Social Security Disability SSI FAQ
Are you SSA?
No. We are an independent company. Our purpose is to help individuals apply for disability benefits through Social Security. We can help you to cut through the red-tape and streamline the application and/or appeals process. If you would like to apply or appeal, simply fill out the short form on the right.
What is SSDI?
Social Security Disability Insurance is a tax-funded, federal insurance program, designed to provide income to people unable to work because of a disability until their condition improves and guarantees income if they remain unable to work. This is not a welfare program, it is more closely related to an auto or health insurance program, where those who pay in receive the benefits. Social Security Disability Insurance (SSDI) is also frequently referred to as “DIB” (Disability Insurance Benefits), and “Title II” or “Title 2″ benefits (named for the chapter title of the governing section of Social Security Act).
What is SSI?
Supplemental Security Income is generally reserved as a type of welfare benefit for those who have not worked during their lives or those who have not worked for a cumulative 5 out of the last 10 years. Your benefits start from the date of your social security application. In calculating your SSI benefits, Social Security generally considers all of the combined income of every member in your household. We can assist you in your new SSI application.
How do you qualify for SSDI?
According to the Social Security Administration (SSA), you can qualify for Social Security Disability Insurance (SSDI) if you have a physical or mental condition that keeps you from engaging in any ‘substantial gainful work’. It must last at least 12 months or be expected to result in death. You also must be under the age of 65 and have worked 5 out of the last 10 years. Your disabilities need to be proven by medical evidence. Regular doctor visits can help your chances of winning a benefit. They must also meet a strict SSA medical listing for their condition.
What are the specific disability requirements to qualify for SSDI?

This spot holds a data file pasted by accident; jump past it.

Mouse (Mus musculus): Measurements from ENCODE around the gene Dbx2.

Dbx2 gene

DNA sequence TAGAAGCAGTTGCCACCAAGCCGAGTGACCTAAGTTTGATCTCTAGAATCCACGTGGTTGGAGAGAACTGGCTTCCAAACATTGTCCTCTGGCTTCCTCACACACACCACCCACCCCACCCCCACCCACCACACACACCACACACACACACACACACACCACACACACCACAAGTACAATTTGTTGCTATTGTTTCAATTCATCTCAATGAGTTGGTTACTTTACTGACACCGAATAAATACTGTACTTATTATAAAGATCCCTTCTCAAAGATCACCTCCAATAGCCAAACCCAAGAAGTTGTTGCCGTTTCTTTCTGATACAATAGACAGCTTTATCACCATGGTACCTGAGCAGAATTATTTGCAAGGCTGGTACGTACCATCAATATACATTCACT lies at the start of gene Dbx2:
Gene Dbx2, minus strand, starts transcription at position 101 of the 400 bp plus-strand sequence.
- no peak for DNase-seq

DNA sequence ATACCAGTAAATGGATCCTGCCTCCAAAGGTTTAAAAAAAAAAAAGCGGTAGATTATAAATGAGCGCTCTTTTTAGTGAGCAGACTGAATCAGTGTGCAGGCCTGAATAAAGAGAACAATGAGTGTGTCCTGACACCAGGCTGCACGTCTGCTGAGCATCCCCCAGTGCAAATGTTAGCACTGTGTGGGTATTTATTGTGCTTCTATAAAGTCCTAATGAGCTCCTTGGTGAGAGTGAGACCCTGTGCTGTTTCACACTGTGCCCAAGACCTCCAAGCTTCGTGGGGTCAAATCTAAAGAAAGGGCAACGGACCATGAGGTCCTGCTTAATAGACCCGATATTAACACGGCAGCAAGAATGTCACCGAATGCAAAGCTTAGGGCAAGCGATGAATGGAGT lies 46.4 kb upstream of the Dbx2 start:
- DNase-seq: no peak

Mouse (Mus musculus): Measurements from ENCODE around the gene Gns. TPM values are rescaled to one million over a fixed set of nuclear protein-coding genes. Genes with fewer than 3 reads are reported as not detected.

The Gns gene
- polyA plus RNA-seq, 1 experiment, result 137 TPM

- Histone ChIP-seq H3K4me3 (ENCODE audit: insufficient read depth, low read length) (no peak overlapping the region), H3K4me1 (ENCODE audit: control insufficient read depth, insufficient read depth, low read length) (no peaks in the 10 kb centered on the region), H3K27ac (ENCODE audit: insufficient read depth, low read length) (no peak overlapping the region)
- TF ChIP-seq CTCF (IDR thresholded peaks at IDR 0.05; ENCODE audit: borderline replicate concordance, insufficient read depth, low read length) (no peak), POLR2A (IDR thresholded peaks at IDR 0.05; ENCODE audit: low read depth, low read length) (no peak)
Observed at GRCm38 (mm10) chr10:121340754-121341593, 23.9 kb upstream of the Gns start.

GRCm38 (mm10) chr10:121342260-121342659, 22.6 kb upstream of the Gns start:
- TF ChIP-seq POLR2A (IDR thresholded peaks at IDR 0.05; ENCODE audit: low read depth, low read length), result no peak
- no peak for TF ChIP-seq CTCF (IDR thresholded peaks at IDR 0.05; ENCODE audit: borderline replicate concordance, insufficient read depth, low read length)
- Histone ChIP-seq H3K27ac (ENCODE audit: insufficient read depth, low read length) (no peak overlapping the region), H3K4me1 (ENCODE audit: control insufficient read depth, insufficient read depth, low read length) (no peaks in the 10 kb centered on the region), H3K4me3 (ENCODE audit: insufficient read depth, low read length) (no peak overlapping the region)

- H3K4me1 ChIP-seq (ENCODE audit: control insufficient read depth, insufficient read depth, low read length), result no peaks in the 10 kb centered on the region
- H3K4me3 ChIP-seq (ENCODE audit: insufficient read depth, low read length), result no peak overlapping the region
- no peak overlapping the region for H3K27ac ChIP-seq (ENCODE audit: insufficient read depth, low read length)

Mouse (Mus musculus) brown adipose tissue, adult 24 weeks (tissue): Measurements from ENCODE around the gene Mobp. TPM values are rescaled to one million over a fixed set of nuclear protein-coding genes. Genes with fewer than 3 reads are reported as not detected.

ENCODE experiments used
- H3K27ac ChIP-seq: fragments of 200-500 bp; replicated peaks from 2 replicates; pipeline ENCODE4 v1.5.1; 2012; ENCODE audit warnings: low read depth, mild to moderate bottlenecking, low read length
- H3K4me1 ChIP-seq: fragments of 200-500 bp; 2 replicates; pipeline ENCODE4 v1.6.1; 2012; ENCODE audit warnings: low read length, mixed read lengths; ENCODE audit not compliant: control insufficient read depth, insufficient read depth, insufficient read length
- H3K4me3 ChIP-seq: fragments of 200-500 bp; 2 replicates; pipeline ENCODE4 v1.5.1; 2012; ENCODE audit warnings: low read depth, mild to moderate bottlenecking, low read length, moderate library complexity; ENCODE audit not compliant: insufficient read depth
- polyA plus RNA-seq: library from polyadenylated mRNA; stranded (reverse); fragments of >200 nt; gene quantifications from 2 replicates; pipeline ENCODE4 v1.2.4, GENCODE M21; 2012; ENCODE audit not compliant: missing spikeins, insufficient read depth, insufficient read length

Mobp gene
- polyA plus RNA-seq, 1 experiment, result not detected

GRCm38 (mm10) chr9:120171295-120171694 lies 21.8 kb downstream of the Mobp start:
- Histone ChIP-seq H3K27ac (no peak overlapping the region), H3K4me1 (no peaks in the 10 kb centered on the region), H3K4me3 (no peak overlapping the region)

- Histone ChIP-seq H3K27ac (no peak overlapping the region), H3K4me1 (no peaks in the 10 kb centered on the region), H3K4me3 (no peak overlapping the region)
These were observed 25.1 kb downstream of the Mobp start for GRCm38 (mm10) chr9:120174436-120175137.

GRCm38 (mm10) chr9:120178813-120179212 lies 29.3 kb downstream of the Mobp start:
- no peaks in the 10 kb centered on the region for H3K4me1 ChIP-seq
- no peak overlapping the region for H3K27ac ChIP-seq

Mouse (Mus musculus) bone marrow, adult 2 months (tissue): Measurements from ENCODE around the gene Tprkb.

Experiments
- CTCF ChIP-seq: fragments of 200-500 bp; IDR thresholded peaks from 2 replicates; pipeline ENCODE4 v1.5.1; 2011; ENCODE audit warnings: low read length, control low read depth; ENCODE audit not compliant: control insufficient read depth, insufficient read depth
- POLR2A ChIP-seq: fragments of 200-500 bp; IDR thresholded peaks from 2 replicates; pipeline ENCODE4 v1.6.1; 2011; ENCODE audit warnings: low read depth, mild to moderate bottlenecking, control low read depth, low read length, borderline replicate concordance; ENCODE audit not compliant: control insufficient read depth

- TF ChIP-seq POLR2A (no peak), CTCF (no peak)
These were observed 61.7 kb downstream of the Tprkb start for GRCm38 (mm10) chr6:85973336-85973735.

You can view a list of Social Security disability impairment criteria, broken down by specific conditions by visiting the Social Security website: http://www.ssa.gov/disability/professionals/bluebook/AdultListings.htm
How long does an application take & what are the steps?
There is no standard on how long an application takes. Application time varies depending on what level of the process the award is made. Our experience is that it will take around 6 months to get granted or denied your initial application. Here is a breakdown of average times as of Spring 2006.
Level 1 – Initial Application: 1-12 months Level 2 – Reconsideration Level: 1-12 months Level 3 – Hearing Level: 9-30 months Level 4 – Appeals Council: 1-15 months Level 5 – Federal District Court: 12-36 months
There have been reports of claims taking years, including a case in Pennsylvania that was awarded in early 2006 after 14 years.
Beginning in August 2006 the SSA will implement changes on a trial basis to the application process in the six-state New England region in an attempt to speed up the application process. No other regions will be immediately effected.
What are the benefits of SSDI over Long Term Disability Insurance?
Increased Monthly Income: Social Security provides a regular monthly payment that supplements any current disability benefits already received. It also provides annual cost of living increases. A portion of these benefits may be tax free.
Medical Benefits: Regardless of a person’s age, after receiving SSDI benefits for 24 months, they are eligible for Medicare, including Part A (hospital benefits) and Part B (medical benefits).
Prescription Drug Coverage: Once a person is entitled to Medicare, they are also eligible for Medicare Part D, the new prescription drug plan.
COBRA Extension: If a person receives Social Security disability benefits, any COBRA benefits may also be extended from 18 to 29 months.
Protected Retirement Benefits: Social Security disability entitlement “freezes” Social Security earnings records during a person’s period of disability. Because those years will not be counted when computing future benefits, their Social Security retirement benefits will be higher.
Dependent Benefits: If a person receives Social Security disability benefits and they have a dependent under age 18, he or she may also be eligible for benefits.
Return-to-Work Incentives: Social Security will provide a person opportunities to return to work while still paying them disability benefits.
What is the fee?
We don’t charge a fee unless you win benefits from Social Security. Our fee is taken one time from the back benefits check issued and is 25% of that check. Your ongoing checks are yours to keep.
How long does it take to start receiving benefits?
That depends. If your initial application is accepted it can be several months. If your case goes all the way to the hearing level it will take a couple years. We can represent you all the way.
How much money will I get?
The amount of money depends on your claim. Things that can affect it are the number of dependents you have, and the gross monthly income of your household.